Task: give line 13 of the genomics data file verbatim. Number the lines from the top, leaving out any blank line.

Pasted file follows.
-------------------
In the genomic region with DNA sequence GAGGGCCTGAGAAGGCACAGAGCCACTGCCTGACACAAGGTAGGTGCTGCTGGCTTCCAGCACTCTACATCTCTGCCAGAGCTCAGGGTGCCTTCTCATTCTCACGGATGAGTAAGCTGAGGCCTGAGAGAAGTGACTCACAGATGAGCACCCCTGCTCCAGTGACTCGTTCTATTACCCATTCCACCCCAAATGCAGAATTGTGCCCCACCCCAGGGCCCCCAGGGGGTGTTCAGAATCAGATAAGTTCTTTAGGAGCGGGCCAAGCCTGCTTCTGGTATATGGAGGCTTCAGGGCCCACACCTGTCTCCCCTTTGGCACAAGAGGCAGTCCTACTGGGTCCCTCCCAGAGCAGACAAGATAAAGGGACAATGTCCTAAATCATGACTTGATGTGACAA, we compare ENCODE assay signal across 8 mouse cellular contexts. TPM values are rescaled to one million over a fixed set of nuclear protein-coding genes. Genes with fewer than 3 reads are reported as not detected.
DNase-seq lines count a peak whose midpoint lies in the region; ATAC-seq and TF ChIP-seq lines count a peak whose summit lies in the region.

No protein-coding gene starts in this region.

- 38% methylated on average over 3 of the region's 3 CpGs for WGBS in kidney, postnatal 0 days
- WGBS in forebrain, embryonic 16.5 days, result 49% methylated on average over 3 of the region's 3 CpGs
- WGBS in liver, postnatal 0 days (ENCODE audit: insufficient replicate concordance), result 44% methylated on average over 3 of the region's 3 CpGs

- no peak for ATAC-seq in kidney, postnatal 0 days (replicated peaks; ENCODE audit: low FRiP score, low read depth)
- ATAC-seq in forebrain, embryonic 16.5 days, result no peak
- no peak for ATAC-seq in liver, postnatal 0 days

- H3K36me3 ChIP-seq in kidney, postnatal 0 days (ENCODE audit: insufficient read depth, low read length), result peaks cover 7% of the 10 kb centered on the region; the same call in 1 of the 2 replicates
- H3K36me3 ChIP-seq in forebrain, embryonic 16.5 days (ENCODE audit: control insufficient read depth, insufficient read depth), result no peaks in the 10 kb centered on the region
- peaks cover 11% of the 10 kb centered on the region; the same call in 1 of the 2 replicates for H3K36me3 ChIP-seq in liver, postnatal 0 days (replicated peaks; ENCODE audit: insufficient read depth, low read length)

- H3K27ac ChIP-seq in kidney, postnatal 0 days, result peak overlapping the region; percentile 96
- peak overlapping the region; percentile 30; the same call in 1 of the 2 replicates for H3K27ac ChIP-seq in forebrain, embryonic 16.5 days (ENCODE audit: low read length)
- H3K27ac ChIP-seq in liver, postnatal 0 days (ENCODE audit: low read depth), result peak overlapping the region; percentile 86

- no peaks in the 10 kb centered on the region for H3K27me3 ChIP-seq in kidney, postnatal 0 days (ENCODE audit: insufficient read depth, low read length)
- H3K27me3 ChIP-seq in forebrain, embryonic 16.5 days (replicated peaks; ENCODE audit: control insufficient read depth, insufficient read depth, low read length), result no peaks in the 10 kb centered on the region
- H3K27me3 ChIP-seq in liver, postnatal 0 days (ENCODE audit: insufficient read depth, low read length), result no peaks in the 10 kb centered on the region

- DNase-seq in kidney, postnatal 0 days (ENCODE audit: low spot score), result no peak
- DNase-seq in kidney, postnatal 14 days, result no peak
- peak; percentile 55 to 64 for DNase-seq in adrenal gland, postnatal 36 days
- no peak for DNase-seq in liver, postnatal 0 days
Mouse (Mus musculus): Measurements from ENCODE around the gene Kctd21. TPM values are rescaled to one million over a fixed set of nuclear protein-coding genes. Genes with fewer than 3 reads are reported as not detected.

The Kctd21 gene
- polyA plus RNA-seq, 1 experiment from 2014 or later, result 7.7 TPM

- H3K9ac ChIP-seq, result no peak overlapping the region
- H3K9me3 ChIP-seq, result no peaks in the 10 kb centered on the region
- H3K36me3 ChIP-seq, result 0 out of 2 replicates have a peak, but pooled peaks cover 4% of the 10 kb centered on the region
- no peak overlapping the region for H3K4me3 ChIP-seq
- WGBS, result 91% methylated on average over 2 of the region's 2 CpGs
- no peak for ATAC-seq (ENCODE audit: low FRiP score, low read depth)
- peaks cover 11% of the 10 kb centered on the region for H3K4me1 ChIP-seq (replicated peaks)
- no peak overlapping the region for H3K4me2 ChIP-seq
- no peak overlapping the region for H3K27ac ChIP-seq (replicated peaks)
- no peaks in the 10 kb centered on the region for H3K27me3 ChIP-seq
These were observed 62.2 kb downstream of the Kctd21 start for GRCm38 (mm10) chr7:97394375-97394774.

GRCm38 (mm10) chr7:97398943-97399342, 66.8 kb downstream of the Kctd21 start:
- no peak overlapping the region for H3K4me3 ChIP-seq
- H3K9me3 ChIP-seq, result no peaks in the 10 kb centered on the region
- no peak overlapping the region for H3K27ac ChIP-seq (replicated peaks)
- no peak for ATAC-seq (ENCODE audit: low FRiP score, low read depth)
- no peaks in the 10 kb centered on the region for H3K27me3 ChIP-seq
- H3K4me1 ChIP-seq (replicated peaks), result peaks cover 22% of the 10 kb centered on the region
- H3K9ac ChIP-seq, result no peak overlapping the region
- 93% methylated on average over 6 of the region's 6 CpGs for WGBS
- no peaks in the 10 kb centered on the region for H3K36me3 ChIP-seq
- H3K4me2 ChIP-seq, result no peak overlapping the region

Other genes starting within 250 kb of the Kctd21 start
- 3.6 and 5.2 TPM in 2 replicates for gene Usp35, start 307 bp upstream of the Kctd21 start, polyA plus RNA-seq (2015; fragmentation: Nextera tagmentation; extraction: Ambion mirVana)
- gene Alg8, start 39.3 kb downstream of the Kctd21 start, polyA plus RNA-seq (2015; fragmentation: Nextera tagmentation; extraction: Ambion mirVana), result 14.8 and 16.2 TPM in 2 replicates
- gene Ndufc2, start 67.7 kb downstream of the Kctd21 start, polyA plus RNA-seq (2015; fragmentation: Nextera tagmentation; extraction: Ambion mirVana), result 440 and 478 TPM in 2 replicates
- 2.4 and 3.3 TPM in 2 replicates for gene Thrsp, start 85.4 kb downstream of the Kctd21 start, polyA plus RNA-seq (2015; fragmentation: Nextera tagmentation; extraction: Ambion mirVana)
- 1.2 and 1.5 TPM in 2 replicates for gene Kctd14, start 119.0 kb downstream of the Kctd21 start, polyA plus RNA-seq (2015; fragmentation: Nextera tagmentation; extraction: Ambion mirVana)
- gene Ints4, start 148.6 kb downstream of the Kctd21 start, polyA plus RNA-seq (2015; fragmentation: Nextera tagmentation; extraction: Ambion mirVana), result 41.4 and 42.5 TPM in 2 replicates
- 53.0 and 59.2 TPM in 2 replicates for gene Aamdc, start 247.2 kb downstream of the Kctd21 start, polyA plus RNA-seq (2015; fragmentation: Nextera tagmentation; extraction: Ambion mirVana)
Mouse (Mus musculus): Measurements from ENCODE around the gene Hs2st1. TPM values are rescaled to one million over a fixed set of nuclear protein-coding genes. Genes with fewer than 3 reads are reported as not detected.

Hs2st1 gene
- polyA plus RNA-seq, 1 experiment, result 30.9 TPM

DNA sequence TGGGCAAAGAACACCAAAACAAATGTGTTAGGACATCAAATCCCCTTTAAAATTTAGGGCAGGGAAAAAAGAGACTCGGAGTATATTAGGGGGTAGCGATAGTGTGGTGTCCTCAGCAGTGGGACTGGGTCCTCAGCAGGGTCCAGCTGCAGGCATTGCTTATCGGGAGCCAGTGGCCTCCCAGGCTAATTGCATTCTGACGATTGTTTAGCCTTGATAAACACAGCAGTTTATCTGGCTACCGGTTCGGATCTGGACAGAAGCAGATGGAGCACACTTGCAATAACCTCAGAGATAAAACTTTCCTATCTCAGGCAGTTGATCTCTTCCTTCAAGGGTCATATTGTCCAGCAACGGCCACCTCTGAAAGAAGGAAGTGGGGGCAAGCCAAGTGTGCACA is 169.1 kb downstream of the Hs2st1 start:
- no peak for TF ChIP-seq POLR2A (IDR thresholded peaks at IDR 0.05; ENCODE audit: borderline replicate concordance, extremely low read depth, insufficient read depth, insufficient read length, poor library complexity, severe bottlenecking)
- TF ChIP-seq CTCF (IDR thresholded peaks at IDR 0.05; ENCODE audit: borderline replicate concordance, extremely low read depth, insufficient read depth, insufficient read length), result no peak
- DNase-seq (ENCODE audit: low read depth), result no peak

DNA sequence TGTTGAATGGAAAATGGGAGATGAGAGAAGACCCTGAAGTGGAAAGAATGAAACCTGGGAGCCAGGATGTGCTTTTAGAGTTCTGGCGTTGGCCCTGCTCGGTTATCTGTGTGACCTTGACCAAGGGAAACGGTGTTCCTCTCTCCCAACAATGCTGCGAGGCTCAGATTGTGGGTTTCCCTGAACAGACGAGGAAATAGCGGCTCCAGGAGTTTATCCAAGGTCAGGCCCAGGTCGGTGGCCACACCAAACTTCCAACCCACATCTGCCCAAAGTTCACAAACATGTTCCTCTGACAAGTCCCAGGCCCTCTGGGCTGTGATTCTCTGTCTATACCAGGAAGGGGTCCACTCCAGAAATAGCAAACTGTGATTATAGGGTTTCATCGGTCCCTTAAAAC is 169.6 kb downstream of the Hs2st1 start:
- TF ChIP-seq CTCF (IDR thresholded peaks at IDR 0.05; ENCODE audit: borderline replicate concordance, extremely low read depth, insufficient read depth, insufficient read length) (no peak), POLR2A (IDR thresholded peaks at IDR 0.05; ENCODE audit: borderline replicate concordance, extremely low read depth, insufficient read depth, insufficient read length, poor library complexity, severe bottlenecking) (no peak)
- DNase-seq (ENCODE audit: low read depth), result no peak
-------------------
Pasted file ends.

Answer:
- H3K27ac ChIP-seq in kidney, postnatal 0 days, result peak overlapping the region; percentile 96